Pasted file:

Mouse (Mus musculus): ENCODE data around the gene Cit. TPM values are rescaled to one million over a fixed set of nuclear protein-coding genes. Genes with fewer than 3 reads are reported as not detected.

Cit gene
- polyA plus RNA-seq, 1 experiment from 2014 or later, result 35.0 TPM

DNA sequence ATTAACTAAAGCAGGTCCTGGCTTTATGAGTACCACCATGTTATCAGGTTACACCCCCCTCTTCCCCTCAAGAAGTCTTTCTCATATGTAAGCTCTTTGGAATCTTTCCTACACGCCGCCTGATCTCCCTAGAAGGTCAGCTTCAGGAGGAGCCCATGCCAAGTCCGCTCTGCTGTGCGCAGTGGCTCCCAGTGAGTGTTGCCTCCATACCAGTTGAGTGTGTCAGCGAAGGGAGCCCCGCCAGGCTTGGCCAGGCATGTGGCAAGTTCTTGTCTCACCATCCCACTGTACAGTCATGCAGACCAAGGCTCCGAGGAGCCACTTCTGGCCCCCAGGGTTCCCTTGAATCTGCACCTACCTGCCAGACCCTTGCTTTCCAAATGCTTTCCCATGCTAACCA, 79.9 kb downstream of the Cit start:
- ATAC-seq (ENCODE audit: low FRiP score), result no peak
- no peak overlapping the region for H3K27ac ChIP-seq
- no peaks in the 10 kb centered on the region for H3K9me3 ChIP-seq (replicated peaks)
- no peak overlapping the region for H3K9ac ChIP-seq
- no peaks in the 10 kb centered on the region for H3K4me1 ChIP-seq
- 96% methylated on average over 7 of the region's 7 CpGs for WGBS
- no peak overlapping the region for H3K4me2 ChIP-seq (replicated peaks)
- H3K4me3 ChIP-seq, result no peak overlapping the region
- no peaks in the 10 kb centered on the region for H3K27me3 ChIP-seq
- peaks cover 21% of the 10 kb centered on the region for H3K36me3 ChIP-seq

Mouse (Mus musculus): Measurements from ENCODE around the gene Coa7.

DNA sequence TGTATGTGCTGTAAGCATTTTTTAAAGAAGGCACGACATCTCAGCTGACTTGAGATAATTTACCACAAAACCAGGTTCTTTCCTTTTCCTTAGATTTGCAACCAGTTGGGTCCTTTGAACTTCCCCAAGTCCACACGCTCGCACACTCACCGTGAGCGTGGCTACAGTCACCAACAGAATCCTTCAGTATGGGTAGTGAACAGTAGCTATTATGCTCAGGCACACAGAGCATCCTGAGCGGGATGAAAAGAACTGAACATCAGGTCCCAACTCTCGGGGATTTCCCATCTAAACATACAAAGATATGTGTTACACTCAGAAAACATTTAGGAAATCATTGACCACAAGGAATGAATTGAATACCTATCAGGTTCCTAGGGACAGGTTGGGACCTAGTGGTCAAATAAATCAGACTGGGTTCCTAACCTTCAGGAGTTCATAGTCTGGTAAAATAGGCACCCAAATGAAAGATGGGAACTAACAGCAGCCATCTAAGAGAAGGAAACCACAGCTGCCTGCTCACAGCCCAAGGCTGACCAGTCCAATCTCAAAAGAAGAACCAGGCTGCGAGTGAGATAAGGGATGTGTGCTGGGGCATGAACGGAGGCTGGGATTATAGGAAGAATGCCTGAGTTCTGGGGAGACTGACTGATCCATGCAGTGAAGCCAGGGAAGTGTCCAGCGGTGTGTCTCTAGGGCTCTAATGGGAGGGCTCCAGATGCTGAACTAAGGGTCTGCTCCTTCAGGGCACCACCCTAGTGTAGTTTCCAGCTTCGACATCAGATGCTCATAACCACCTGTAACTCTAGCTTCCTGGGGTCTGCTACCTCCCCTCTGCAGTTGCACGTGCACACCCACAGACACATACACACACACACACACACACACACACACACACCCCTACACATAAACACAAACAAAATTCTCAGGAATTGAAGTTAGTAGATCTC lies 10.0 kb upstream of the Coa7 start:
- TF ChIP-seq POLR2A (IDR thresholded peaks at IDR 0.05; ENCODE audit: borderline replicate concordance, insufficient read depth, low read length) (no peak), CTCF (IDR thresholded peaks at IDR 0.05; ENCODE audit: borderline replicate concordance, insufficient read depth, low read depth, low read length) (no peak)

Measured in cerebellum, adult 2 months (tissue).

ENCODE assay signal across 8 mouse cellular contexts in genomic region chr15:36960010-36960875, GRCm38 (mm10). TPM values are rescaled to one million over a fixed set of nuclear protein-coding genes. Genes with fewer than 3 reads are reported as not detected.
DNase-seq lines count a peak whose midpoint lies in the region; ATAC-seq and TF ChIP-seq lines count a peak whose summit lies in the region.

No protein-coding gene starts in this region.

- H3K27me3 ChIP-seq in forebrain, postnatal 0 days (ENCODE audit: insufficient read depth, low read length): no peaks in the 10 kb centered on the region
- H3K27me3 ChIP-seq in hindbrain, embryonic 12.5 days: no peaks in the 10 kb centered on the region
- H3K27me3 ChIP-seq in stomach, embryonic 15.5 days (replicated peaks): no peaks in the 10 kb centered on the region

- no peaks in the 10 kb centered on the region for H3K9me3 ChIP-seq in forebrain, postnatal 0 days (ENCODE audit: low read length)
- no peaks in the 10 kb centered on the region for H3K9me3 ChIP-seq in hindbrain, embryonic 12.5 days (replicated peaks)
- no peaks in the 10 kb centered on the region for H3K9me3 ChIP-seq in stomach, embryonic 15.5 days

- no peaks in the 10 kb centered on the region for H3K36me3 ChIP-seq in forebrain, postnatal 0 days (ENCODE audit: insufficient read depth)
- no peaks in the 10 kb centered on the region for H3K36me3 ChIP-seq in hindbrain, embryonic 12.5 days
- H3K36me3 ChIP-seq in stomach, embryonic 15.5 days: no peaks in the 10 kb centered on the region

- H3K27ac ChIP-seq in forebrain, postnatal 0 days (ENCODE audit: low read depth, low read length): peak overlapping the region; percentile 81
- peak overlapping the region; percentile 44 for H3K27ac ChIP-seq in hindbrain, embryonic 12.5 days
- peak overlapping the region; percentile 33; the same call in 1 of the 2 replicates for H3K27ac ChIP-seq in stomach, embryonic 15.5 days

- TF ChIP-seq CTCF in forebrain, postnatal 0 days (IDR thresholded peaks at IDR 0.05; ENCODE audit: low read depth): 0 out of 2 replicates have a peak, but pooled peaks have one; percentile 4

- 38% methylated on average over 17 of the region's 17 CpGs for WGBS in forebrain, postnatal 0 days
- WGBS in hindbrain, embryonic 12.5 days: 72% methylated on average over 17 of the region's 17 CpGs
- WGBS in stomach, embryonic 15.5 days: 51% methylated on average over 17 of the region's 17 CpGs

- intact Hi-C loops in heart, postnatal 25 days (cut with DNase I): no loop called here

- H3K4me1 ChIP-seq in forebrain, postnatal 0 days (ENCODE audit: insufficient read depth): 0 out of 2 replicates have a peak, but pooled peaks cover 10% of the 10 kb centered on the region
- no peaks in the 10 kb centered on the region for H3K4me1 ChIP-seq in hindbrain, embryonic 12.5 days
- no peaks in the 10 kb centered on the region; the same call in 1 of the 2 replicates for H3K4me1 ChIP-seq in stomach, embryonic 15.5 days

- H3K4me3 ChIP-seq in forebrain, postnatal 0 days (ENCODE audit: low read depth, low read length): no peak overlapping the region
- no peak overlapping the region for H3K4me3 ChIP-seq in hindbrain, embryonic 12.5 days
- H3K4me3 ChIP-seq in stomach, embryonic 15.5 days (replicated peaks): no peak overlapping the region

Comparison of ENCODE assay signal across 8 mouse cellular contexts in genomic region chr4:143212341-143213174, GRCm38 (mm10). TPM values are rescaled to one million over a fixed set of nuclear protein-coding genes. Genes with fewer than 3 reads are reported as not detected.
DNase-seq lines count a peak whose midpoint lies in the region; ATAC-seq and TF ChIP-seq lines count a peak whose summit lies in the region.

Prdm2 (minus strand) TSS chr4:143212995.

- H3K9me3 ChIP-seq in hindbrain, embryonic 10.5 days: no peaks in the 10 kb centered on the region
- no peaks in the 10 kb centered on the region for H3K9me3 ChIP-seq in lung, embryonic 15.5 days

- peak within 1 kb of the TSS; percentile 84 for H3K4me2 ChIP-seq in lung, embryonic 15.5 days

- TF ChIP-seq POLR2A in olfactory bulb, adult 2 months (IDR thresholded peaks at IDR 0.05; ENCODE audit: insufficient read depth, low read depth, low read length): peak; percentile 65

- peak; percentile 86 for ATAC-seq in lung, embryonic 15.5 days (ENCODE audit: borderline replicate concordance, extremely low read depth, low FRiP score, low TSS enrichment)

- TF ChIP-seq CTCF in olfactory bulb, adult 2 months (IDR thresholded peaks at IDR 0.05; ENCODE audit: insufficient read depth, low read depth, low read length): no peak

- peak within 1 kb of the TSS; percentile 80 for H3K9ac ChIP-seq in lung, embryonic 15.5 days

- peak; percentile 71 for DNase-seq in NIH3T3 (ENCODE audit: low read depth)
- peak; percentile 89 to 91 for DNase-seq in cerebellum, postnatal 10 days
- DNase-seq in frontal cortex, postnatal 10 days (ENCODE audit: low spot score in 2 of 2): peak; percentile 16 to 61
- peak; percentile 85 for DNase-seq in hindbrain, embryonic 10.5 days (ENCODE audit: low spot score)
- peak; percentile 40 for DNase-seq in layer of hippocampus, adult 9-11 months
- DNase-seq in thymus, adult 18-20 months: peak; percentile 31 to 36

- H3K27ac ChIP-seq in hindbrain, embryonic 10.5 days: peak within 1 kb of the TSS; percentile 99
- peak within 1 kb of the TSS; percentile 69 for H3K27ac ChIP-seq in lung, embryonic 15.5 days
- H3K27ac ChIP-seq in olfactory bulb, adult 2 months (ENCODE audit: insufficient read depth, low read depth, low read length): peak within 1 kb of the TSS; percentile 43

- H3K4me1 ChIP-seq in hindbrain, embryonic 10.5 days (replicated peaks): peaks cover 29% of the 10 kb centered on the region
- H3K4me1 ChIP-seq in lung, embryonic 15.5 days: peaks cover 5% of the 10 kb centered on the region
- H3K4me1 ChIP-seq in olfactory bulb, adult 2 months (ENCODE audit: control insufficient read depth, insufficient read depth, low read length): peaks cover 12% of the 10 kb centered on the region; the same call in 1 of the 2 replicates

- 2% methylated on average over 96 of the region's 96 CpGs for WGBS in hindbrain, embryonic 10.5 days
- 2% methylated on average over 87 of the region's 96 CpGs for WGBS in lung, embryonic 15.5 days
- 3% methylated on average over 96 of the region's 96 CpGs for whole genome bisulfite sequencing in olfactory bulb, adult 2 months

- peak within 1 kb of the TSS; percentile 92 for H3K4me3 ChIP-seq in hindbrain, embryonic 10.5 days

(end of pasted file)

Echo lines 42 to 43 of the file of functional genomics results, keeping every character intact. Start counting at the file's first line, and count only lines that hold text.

- H3K4me3 ChIP-seq in forebrain, postnatal 0 days (ENCODE audit: low read depth, low read length): no peak overlapping the region
- no peak overlapping the region for H3K4me3 ChIP-seq in hindbrain, embryonic 12.5 days